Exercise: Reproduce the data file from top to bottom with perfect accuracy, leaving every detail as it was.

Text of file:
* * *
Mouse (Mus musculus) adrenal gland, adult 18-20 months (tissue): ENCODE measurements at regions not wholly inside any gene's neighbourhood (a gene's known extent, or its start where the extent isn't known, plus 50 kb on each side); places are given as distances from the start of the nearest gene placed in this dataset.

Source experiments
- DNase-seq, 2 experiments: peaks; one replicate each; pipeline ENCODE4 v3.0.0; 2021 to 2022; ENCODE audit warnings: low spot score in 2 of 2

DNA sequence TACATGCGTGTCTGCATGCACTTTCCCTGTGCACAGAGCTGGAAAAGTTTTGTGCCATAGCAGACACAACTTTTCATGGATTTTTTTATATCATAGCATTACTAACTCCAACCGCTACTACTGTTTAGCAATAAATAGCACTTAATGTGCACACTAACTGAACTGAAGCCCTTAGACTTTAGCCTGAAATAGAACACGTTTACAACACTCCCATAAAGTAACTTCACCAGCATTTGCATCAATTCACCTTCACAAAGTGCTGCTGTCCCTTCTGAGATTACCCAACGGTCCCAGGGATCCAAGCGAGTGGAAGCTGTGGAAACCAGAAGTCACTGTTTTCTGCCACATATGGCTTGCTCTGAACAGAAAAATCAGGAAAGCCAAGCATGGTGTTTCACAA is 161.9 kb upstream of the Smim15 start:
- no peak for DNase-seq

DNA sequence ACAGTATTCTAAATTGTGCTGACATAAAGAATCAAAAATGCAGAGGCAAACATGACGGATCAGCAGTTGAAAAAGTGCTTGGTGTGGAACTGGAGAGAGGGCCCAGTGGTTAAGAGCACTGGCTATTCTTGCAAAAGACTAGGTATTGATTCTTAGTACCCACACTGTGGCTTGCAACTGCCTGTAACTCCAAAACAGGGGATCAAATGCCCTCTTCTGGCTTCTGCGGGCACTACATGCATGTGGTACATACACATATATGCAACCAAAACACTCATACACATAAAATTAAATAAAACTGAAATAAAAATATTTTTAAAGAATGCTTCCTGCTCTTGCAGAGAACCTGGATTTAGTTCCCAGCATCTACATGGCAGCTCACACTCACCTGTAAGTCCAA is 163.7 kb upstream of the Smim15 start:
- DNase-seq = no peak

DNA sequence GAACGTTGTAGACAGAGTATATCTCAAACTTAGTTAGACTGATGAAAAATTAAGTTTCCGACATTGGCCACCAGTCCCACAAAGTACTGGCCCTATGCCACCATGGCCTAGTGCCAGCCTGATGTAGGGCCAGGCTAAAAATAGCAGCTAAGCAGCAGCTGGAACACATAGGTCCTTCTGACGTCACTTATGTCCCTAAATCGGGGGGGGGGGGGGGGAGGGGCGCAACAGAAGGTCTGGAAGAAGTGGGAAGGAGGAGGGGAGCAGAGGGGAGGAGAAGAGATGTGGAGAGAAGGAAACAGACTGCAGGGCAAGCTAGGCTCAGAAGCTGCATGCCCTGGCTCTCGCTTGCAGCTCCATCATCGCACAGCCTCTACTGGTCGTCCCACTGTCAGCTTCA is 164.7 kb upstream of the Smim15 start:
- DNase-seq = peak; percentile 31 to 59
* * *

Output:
Mouse (Mus musculus) adrenal gland, adult 18-20 months (tissue): ENCODE measurements at regions not wholly inside any gene's neighbourhood (a gene's known extent, or its start where the extent isn't known, plus 50 kb on each side); places are given as distances from the start of the nearest gene placed in this dataset.

Source experiments
- DNase-seq, 2 experiments: peaks; one replicate each; pipeline ENCODE4 v3.0.0; 2021 to 2022; ENCODE audit warnings: low spot score in 2 of 2

DNA sequence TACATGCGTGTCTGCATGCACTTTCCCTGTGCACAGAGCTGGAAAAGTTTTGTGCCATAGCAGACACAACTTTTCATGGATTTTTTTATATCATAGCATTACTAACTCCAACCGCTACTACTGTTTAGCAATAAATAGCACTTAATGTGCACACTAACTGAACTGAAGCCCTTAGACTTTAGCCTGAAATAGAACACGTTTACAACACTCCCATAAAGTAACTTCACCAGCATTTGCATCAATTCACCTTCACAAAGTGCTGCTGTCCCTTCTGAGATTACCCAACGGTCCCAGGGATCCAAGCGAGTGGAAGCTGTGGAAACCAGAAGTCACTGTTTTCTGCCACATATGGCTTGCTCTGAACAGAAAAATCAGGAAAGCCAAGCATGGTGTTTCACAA is 161.9 kb upstream of the Smim15 start:
- no peak for DNase-seq

DNA sequence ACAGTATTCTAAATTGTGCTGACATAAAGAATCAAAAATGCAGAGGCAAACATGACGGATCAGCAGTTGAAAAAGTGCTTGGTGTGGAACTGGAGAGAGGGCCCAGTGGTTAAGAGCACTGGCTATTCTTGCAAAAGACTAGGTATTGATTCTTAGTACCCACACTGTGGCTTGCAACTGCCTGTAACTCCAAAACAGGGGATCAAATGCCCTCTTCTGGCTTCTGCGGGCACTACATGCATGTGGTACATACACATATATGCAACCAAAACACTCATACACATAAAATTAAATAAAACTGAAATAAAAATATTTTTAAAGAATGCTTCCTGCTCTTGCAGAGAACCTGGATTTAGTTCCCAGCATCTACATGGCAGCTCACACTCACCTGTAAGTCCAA is 163.7 kb upstream of the Smim15 start:
- DNase-seq = no peak

DNA sequence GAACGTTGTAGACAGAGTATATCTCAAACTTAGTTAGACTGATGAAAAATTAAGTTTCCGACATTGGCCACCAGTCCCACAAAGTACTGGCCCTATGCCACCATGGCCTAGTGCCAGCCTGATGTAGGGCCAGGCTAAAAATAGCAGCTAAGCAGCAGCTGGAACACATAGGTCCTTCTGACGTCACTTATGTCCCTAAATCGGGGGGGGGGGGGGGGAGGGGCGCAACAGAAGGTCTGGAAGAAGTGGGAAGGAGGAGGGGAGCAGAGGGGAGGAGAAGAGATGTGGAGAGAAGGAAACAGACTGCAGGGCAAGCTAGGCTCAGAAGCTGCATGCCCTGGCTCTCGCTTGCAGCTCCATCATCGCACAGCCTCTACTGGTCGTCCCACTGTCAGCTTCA is 164.7 kb upstream of the Smim15 start:
- DNase-seq = peak; percentile 31 to 59